- Column writer for Colored Pencil Magazine, 2012
- Featured Artist in Signature Showcase, p. 112 (published in 2010 by Colored Pencil Society Of America)
- Featured Artist in “Strokes Of Genius 3: The Best Of Drawing – Fresh Perspectives.” pp.72-73 (published in 2011 by F+W Media, Inc.)
- Featured Artist in the Artist’s Magazine, May 2010, “Black Magic”, pp.68-72.
- Featured Artist in the American Artist Magazine, March 2010, “Interpret Reality with Colored Pencils”, pp.34-41.
- Featured Artist in the Artist’s Magazine, January/February 2010, “White: A Delicate Explosion of Color”, pp.34-38
- Author of “Colored Pencil Painting Bible. Techniques For Achieving Luminous Color And Ultrarealistic Effects”, (published in February 2009 by Random House Publications)
- Featured Artwork in American Art Collector Magazine, “Keeping It Real”, January 2008
- Featured Artwork in American Artist Drawing Magazine, “Resources For Artists”, Fall 2007
- Featured Artwork in the Art Business News Magazine, “The Palatable Palette”, September 2007
- Featured Artist, Cover Art and Featured Artwork in the International Artist Magazine, June/July 2007, “A Recipe For Eye Candy”, pp. 62-69.
- Featured Artist in the American Artist Magazine, April 2007, “Painterly Effects With Colored Pencil”, pp. 34-41
- Featured Artist in the American Artist Drawing Magazine, Winter 2007, “Top-Ten Finalist Cover Competition 2006”, “Summer Time”
- Featured Artist in the Artist’s Magazine, January/February 2007, “Pencil Possibilities”, pp. 112-113.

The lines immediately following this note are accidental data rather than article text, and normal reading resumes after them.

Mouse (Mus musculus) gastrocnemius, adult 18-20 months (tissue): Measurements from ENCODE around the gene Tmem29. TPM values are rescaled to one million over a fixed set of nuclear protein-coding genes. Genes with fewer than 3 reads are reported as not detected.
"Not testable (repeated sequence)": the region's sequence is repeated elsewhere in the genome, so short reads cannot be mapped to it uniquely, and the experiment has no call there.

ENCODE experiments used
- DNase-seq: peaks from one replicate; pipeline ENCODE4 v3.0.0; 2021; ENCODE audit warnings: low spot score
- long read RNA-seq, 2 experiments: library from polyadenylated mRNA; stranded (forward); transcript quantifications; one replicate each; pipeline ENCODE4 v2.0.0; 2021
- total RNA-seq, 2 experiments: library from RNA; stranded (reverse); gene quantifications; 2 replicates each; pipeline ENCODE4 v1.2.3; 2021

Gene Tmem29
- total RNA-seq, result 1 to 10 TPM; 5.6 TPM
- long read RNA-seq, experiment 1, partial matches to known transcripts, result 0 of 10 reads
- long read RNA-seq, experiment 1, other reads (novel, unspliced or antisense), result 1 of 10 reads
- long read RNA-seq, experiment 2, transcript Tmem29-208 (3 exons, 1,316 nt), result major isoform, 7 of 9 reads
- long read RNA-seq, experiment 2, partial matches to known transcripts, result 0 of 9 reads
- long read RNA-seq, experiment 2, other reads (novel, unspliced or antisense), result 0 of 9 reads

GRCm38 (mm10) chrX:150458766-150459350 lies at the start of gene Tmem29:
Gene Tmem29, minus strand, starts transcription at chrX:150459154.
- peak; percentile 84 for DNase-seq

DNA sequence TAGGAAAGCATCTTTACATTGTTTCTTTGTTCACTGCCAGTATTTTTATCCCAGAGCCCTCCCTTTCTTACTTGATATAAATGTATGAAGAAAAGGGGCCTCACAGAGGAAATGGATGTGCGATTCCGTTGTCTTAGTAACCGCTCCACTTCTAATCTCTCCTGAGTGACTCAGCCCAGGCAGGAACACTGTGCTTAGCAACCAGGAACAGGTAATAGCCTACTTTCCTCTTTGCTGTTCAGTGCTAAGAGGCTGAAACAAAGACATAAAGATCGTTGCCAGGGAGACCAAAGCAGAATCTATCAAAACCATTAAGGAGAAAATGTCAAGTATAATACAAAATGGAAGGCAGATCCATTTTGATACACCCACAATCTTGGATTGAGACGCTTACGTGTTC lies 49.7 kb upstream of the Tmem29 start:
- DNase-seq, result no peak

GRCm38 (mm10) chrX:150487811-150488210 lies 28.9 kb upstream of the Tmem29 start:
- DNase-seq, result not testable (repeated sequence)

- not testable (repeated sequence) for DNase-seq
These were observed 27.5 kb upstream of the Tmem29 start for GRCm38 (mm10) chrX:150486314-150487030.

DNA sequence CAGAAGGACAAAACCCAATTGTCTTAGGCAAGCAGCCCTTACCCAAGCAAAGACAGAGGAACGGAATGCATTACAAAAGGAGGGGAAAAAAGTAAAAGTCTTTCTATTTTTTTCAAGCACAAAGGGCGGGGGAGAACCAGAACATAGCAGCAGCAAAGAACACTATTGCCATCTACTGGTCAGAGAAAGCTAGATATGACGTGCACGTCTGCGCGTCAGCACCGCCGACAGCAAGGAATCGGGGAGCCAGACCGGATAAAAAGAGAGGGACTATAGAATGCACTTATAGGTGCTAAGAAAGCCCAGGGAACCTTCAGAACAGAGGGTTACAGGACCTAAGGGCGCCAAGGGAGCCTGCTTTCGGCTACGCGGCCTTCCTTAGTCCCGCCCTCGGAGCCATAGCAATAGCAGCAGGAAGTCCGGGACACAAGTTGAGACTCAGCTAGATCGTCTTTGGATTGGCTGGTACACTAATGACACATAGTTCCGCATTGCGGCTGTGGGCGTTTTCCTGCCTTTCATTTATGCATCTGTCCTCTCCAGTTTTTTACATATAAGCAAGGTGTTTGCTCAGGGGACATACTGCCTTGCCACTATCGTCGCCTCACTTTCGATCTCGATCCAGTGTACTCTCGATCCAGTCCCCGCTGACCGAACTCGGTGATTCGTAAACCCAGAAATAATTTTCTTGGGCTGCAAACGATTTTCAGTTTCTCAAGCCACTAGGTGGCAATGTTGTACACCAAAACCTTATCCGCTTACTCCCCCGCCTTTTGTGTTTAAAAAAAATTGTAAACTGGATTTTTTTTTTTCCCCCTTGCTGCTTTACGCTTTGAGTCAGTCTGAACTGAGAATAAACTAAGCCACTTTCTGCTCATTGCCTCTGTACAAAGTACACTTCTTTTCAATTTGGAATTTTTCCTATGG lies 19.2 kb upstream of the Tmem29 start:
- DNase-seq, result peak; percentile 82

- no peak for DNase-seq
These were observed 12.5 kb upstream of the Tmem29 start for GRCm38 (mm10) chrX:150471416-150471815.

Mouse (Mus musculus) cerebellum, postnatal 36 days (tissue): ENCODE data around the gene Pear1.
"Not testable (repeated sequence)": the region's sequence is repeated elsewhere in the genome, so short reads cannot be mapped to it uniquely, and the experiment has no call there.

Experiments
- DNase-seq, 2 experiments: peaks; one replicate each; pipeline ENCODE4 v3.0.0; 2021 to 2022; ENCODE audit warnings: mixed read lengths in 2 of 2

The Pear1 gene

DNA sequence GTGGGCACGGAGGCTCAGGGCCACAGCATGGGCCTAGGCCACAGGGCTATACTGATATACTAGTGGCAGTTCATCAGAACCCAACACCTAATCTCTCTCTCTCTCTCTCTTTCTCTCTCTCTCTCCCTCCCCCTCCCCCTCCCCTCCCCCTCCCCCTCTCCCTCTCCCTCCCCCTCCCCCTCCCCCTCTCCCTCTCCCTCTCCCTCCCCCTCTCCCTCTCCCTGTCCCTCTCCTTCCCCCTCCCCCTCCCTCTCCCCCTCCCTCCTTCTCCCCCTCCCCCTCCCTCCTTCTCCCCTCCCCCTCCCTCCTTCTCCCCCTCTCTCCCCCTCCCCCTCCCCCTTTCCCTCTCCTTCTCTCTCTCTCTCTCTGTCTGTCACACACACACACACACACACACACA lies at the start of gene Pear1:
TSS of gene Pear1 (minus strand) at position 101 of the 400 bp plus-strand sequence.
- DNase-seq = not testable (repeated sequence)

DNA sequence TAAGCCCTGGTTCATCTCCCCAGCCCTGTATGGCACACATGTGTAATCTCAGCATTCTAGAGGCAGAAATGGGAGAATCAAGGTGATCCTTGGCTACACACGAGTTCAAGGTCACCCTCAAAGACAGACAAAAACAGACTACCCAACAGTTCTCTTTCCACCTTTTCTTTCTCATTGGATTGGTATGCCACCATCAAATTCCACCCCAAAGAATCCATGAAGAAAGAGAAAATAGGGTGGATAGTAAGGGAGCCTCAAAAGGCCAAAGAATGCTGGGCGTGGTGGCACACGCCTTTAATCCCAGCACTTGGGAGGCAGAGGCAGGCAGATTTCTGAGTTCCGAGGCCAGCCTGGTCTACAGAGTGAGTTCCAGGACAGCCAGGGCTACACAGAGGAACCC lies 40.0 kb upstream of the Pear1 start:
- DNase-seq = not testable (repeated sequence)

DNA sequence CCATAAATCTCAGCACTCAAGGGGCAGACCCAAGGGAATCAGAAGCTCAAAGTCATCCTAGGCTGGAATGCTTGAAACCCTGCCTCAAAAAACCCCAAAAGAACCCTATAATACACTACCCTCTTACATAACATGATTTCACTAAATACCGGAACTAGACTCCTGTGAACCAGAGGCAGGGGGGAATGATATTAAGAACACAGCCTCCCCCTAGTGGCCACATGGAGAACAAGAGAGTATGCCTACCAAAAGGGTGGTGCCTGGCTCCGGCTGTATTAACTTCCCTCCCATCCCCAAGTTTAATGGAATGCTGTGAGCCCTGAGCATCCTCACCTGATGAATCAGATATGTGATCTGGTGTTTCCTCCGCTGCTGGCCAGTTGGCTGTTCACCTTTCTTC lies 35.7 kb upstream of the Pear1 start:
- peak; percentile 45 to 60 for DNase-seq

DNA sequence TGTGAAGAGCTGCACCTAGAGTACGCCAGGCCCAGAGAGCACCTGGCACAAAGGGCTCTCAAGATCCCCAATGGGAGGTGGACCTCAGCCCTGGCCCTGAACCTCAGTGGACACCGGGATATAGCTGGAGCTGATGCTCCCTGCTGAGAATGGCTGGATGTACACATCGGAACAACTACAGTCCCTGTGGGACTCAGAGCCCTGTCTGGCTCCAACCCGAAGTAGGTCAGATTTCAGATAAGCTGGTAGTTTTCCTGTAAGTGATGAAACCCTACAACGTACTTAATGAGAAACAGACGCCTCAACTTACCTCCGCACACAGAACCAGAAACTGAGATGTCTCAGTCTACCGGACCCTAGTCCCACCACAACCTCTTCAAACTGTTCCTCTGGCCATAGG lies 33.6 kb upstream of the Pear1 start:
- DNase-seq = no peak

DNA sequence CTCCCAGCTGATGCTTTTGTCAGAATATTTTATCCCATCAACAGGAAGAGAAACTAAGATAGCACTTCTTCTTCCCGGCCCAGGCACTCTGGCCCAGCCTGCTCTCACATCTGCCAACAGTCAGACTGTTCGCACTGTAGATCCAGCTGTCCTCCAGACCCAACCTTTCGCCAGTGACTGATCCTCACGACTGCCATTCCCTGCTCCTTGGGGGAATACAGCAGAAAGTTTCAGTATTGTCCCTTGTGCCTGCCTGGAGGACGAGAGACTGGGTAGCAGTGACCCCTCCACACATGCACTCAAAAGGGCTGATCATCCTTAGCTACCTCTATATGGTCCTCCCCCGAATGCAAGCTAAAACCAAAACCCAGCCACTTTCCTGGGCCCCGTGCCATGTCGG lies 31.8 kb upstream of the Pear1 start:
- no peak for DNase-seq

- Featured Artist in the Art-Talk Magazine, “Rising Stars”, August 2006
- Featured Artist in the Art Business News Magazine, “Emerging Artists”, August 2006
- Featured Artwork in the Décor Magazine, August 2006, “Summer Time”
- Cover art in the Art Calendar Magazine, May 2006, “Ripe Point Of View”
- 8th Annual FMP Exhibition, “Summer Time”, Best of Show
- 93rd Annual National Exhibition 2006 The Allied Artists of America, Inc. The National Arts Club, The Pauline Law Memorial Award for Graphics, “Summer Time”
- 2006 American Artist Magazine Drawing Competition A Top-Ten Finalist, “Summer Time”
- 10th Annual 2006 National Juried Art Show “Lines into Shapes” Art Center of Estes Park, First Place, “Ripe Point Of View”
- 21st Annual Conservatory Art Classic 2006 National Exhibition The Bosque Conservatory Art Council, Silver Medal Award Other Media, “Summer Time”
- 14th Annual International Colored Pencil Exhibition CPSA, The Leon Mathews Century Award for Excellence, “Breaking Away”
- 23rd Annual Artist’s Magazine’s Art Competition, A Finalist in the Still Life Category, “Curve Appeal”
- 75th Annual National Exhibition Hudson Valley Art Association, Inc. The National Arts Club, New York, Arthur Harless Memorial Award, “Curve Appeal “
- 7th Annual FMTP Member Show Online Colored Pencil Magazine, Second Place, “Curve Appeal “